We begin to cross over into Blytonian territory as we meet two children, who are helpfully brother and sister, Ben and Rachel, who are having a very boring summer holiday. Sound familiar?

Their parents are away, working on a cruise ship, and they’re being looked after by an Uncle Jerome who is more interested in his scientific projects than his niece and nephew. Sound familiar?

Anyway, enough of the comparisons, let’s look into the adventure that awaits our heroes Ben and Rachel and their forgetful Uncle Jerome. When the rain finally clears, the two children rush outside and explore their overgrown garden where they discover a sealed chamber and manage to get in and explore. The discovery is more than diamonds, smuggled goods or a kidnapped child. In this sealed chamber there are two cryogenically frozen children and puppy from 1956 (we’re now in 2009). That would be fifty-three years suspended in time for the children, Polly and Freddie who get woken up when Rachel accidentally pushes a button while Ben and she are looking around.


What follows next is the hilarious escapades of trying to bring Freddie and Polly into the 21st century and work out why their father left them frozen for fifty three years. This is where we get into Five Find-Outer territory as we deal with a big mystery trying to be pieced together with some interesting Cold War connections. Such a thrilling read.

The Characters

The classic set up of two girls and two boys and a dog dominate the book and the scatty uncle in the background in a very Famous Five, Five Find-Outer situation. So let me introduce you;

First of all we have Ben, the eldest, well if you don’t count Freddie’s extra fifty-three years. He’s Rachel’s older brother and there are a couple of very Julianish moments where he tells her that he has to do something first because he’s the eldest. Due to his knowledge of the twenty-first century he comes across as older and wiser than Freddie.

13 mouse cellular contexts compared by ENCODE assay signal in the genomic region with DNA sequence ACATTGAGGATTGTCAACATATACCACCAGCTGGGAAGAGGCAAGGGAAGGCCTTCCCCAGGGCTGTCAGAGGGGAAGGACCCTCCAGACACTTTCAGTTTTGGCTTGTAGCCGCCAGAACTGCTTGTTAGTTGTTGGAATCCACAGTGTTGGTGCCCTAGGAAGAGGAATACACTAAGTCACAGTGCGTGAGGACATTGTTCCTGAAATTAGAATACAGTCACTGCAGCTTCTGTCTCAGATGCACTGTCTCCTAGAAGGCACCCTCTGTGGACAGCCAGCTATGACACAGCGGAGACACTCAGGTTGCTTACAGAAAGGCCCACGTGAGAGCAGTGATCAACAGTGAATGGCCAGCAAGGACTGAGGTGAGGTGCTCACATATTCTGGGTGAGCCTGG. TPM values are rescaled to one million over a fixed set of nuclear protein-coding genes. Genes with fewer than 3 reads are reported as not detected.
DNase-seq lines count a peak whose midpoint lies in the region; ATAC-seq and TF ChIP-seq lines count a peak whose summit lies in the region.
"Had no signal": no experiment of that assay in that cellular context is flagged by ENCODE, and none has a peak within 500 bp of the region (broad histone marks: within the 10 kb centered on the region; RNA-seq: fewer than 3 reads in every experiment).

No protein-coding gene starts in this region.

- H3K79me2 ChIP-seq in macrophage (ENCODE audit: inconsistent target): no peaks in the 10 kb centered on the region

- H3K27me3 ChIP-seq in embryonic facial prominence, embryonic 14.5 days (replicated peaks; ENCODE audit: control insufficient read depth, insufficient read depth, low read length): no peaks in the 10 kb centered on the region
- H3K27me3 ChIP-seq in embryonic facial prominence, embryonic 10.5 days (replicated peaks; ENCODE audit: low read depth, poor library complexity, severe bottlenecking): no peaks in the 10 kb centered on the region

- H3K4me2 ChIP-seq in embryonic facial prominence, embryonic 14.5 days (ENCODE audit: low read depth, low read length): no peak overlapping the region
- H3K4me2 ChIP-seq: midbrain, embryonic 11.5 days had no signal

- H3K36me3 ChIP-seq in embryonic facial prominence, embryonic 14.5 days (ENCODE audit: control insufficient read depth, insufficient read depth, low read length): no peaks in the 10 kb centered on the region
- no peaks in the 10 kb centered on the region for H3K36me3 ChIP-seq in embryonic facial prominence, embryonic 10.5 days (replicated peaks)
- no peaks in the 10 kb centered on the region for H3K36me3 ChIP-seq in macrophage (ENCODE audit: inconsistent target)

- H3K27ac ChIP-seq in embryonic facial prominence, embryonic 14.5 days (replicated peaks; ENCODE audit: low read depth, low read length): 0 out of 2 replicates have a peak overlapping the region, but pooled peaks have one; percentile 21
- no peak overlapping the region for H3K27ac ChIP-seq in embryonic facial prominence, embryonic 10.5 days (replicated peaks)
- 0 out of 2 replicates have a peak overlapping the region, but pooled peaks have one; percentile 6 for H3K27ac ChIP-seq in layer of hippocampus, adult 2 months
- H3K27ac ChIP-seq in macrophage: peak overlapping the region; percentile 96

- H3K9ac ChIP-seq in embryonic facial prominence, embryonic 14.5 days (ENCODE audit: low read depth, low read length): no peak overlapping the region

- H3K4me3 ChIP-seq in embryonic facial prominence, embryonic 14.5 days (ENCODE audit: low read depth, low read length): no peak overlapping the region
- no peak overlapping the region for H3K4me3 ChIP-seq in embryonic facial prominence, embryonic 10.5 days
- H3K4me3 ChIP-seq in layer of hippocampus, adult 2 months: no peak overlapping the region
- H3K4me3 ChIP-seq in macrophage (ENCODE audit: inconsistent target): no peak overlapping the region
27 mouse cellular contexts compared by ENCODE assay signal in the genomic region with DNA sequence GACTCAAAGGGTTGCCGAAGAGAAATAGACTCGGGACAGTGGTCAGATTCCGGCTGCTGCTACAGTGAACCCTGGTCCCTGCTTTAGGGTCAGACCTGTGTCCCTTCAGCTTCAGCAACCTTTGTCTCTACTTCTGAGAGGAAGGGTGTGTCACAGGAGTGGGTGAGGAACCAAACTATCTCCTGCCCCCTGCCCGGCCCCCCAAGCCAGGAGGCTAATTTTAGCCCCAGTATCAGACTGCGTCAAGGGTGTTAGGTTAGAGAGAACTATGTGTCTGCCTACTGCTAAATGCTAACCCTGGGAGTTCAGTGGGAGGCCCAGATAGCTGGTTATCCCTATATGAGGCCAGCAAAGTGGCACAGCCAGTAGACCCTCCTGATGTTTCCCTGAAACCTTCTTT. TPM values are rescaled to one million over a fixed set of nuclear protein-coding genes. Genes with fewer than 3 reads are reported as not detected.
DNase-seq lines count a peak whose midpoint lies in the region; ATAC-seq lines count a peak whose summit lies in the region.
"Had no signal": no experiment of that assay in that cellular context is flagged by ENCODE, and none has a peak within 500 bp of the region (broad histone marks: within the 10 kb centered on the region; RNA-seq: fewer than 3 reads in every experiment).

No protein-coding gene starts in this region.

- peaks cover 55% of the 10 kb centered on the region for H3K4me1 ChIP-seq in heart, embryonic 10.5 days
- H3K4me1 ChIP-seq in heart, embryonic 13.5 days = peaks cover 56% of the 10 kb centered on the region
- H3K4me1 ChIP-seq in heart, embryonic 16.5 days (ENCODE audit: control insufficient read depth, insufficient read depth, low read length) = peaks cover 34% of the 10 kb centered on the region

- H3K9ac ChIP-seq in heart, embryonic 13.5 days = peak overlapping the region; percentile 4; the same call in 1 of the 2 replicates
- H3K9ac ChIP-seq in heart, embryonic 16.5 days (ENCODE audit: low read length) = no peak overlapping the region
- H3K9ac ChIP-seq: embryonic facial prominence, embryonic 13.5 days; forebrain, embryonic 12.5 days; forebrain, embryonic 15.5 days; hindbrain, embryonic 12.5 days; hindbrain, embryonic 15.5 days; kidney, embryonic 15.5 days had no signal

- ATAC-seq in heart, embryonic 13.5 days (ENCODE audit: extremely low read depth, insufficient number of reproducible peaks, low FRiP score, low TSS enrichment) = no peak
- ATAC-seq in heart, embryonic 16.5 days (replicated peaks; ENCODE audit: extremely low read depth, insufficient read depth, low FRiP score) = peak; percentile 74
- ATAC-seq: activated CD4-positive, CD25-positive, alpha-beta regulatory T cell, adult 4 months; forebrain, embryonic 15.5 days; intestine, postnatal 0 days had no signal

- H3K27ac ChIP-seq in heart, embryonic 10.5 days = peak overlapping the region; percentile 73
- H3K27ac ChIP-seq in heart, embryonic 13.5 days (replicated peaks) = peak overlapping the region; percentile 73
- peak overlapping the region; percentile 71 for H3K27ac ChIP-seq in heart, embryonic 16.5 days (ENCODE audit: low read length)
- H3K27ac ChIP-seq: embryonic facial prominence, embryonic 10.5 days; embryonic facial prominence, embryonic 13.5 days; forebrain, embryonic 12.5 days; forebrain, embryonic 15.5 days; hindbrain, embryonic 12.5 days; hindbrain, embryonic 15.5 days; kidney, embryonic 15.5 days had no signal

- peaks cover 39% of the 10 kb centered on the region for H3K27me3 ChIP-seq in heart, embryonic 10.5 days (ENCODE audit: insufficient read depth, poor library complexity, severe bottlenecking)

Rachel could be seen as the tomboy of the group, the George figure if you like, but that would only be in stark contrast to Polly who is an Anne if ever I saw one. Whereas Polly likes feminine things and getting things tidy and prepped for the boys, Rachel can’t stand waiting on her brother and says that she’s only doing it to help Polly adjusted to the new time she’s found herself in. Fair play, but some of those habits are probably going to do Rachel some good.

Freddie next, and he’s the older brother of Polly, archetypal in his Julianness, an older brother used to being in charge and the first to really acclimatize to his new surroundings before his sister Polly. He is the brains of the outfit in rather a older brother way, and he has good brains.

Last but not least Polly, the perfect 1950s housewife in the making. She misses her father and can’t work out why he would leave them frozen in time if he didn’t have a good reason. She loves setting the table and playing house and looking after her brother. If anything she is the Anne of the four, even though she’s as brave as anything.




If you want to try someone knew, who loves Blyton and does a wonderful job of mixing the new with the old you need to read this book. The sci-fi element is a good twist on an old story, the mystery harks back to John Le Carre’s spy thrillers, and the wonderful freedom of the children wandering around the Hampshire countryside is a beautiful homage to the much loved Blyton. Ali Sparkes has done an amazing job with Frozen in Time, which was published in 2009, and I am surprised that no one had shown this book around to the Blytonites out there. Oh and can I just add, it was the winner of the Blue Peter Book Award of the year? How good is that! A nice little touch is in the acknowledgements at the beginning and  the last line says:


And thank you Ali for such a wonderful story and a wonderful tribute to our beloved Blyton. This one is definitely a re-read!